Neon Noir: Contemporary American Crime Fiction

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Serpent's Tail, 1999 - Performing Arts - 276 pages
Neon Noir, the follow-up to Woody Haut's highly regarded Pulp Culture, brings the story of American crime fiction and film uptodate. From the Kennedy assassination to the Vietnam War and Watergate, through Reaganomics to Irangate and Whitewater, Neon Noir is a roller-coaster ride through the American nightmare. Haut investigates the dark side of America through the work of crime writers such as James Ellroy, Elmore Leonard, Walter Mosley, James Lee Burke, Lawrence Block, James Sallis, George Pelecanos, Charles Willeford, Jerome Charyn, Sara Paretsky, Vicki Hendricks, KC Constantine, George V Higgins and James Crumley. Mapping the fissures and scars of America's psychogeography, its morally ambiguous shadowlands, Neon Noir also considers the difference between past and present hardboilers, the impact of war and journalism on noirists, the portrayal of cities, the aesthetics of crime fiction, and the changing relationship between the books and the films. Like Pulp Culture, Neon Noir is set to become the reference book on its subject.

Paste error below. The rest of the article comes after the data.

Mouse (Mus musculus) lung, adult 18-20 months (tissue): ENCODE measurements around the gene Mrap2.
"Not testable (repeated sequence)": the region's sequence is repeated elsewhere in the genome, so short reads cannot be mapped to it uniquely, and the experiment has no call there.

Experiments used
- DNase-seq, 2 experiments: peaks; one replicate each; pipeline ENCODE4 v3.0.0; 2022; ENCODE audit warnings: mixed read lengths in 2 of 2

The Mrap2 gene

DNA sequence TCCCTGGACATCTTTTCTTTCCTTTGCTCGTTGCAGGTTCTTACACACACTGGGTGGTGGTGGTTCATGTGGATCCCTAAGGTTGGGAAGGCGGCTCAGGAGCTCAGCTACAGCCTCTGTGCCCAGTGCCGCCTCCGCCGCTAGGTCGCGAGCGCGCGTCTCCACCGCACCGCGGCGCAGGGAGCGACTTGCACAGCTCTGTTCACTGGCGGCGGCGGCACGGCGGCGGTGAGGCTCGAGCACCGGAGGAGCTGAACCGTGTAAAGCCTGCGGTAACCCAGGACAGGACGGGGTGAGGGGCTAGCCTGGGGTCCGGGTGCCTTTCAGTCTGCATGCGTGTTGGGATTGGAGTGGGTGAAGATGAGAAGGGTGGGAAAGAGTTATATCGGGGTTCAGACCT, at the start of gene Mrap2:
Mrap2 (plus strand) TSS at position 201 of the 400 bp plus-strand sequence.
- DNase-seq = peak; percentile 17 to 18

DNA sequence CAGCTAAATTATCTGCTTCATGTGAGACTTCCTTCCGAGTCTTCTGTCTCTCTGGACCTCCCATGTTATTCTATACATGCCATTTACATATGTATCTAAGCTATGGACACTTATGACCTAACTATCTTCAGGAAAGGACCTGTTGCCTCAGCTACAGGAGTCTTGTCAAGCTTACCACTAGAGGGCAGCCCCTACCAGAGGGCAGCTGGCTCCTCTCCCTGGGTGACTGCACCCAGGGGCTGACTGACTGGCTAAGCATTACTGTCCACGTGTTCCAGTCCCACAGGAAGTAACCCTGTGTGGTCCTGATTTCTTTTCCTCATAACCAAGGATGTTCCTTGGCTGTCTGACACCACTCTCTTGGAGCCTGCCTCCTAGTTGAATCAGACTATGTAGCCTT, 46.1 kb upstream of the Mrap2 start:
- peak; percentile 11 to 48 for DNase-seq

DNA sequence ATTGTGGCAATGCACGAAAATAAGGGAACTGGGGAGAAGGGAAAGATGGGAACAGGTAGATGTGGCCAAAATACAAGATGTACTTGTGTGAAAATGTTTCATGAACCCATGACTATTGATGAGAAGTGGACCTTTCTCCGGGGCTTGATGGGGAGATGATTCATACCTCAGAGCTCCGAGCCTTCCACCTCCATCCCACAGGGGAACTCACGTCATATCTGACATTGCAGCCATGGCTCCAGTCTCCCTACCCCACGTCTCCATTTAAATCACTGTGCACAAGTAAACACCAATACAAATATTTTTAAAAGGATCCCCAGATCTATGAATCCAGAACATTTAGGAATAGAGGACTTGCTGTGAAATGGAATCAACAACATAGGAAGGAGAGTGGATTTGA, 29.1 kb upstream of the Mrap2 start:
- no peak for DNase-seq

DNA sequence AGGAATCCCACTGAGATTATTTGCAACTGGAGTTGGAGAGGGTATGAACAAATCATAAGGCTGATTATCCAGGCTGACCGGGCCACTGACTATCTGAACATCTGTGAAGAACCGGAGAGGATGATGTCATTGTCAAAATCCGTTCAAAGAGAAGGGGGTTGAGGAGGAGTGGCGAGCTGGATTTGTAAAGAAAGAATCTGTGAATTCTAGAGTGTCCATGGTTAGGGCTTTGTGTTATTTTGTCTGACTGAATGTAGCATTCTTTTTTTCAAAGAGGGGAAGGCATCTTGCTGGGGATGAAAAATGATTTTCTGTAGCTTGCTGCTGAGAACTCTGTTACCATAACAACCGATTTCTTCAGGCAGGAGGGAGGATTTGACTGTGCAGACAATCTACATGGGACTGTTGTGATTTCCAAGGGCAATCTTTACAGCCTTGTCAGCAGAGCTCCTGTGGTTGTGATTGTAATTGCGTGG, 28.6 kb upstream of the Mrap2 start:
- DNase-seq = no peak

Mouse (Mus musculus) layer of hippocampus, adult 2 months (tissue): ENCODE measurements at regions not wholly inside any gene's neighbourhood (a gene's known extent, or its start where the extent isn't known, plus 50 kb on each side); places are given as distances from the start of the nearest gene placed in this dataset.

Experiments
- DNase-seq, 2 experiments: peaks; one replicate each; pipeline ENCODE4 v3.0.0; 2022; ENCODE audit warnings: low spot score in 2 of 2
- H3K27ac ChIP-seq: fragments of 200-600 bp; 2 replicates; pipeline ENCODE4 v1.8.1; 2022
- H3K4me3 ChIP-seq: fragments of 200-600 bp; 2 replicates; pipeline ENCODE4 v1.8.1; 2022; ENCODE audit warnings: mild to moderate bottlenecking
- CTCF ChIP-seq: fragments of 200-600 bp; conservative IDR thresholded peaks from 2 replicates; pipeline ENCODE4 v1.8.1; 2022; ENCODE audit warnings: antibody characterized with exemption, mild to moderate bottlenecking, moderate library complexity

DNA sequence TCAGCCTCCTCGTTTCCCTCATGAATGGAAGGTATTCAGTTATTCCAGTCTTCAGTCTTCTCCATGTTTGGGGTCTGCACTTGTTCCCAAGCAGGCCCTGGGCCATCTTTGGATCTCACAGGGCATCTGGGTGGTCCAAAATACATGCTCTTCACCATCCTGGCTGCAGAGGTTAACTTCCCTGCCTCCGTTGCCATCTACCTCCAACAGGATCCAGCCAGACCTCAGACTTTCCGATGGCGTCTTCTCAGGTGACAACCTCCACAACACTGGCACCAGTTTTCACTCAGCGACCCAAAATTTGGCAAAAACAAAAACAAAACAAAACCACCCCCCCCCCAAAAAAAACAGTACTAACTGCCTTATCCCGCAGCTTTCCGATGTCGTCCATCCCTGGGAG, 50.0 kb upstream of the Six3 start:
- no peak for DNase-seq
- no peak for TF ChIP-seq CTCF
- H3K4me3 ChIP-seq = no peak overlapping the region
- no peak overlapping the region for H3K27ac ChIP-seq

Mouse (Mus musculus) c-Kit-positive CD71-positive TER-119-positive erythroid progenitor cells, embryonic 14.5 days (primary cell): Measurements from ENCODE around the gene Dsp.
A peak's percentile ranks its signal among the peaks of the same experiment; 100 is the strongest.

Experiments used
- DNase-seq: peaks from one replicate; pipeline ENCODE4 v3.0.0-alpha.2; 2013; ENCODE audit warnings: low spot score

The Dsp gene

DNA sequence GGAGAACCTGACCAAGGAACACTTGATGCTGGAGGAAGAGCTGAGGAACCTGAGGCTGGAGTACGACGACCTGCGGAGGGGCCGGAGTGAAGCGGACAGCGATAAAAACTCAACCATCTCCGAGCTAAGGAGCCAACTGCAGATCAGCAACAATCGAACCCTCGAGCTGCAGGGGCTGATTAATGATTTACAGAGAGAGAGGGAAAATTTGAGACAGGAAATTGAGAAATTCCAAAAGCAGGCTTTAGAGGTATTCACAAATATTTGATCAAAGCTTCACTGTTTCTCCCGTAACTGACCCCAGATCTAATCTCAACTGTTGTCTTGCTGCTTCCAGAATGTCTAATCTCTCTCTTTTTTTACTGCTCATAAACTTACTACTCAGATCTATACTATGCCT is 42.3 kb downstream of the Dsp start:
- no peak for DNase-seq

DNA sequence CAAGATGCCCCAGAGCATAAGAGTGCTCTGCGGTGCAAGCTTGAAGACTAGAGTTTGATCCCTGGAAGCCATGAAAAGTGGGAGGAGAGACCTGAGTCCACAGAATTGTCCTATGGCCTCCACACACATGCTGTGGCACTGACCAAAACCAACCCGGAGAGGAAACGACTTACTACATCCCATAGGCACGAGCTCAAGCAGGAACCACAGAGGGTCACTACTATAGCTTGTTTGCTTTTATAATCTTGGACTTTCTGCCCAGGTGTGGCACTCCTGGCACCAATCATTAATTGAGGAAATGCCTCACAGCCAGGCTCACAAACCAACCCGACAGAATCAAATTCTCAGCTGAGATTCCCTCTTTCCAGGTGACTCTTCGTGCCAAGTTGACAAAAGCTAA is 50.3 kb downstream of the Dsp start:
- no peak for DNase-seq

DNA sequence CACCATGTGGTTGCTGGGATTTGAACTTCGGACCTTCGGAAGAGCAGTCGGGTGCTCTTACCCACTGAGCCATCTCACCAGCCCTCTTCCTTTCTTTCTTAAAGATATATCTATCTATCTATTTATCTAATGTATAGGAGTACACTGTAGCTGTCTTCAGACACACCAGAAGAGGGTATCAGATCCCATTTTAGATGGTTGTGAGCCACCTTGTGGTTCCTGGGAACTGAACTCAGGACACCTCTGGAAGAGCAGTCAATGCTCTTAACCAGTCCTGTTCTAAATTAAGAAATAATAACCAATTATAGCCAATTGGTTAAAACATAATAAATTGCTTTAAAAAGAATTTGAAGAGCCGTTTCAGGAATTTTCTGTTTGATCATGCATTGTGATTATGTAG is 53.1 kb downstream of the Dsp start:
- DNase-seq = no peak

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From Pulp to Neon
Total Crime
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About the author (1999)

Born in Detroit in 1945, Woody Haut grew up in Pasadena, California, attended San Francisco State University, and has lived in Britain since the early 1970s. Presently a London-based journalist, he has worked as a college lecturer, taxi-cab driver, record shop assistant, cinema programmer and Labour Editor for Rolling Stock magazine (US).

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